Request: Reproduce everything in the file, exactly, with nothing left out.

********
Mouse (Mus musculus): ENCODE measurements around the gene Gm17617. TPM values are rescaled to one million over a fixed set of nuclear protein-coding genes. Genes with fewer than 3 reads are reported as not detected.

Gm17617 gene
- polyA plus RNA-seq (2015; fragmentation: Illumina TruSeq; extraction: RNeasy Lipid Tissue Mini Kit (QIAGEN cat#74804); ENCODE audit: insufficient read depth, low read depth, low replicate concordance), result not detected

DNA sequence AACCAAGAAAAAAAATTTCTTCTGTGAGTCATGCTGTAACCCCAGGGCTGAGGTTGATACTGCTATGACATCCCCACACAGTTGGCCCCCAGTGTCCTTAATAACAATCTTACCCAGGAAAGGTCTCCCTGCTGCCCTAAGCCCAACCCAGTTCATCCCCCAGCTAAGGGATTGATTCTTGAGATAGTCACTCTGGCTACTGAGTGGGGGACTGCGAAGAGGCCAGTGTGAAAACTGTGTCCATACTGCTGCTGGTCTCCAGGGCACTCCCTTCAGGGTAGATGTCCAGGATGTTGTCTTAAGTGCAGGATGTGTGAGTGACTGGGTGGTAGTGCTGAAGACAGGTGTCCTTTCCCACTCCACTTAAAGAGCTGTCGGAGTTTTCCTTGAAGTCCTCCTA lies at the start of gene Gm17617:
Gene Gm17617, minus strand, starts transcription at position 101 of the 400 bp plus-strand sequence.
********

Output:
Mouse (Mus musculus): ENCODE measurements around the gene Gm17617. TPM values are rescaled to one million over a fixed set of nuclear protein-coding genes. Genes with fewer than 3 reads are reported as not detected.

Gm17617 gene
- polyA plus RNA-seq (2015; fragmentation: Illumina TruSeq; extraction: RNeasy Lipid Tissue Mini Kit (QIAGEN cat#74804); ENCODE audit: insufficient read depth, low read depth, low replicate concordance), result not detected

DNA sequence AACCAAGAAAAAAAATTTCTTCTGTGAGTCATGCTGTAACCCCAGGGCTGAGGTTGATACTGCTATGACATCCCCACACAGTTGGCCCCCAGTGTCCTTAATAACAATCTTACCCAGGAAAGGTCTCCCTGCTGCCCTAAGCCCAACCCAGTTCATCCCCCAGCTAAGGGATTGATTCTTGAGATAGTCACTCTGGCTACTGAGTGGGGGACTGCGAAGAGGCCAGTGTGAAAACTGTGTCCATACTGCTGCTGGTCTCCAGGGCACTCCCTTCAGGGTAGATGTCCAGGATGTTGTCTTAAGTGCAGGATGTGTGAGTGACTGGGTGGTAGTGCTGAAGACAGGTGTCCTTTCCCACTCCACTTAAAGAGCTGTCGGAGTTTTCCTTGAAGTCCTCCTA lies at the start of gene Gm17617:
Gene Gm17617, minus strand, starts transcription at position 101 of the 400 bp plus-strand sequence.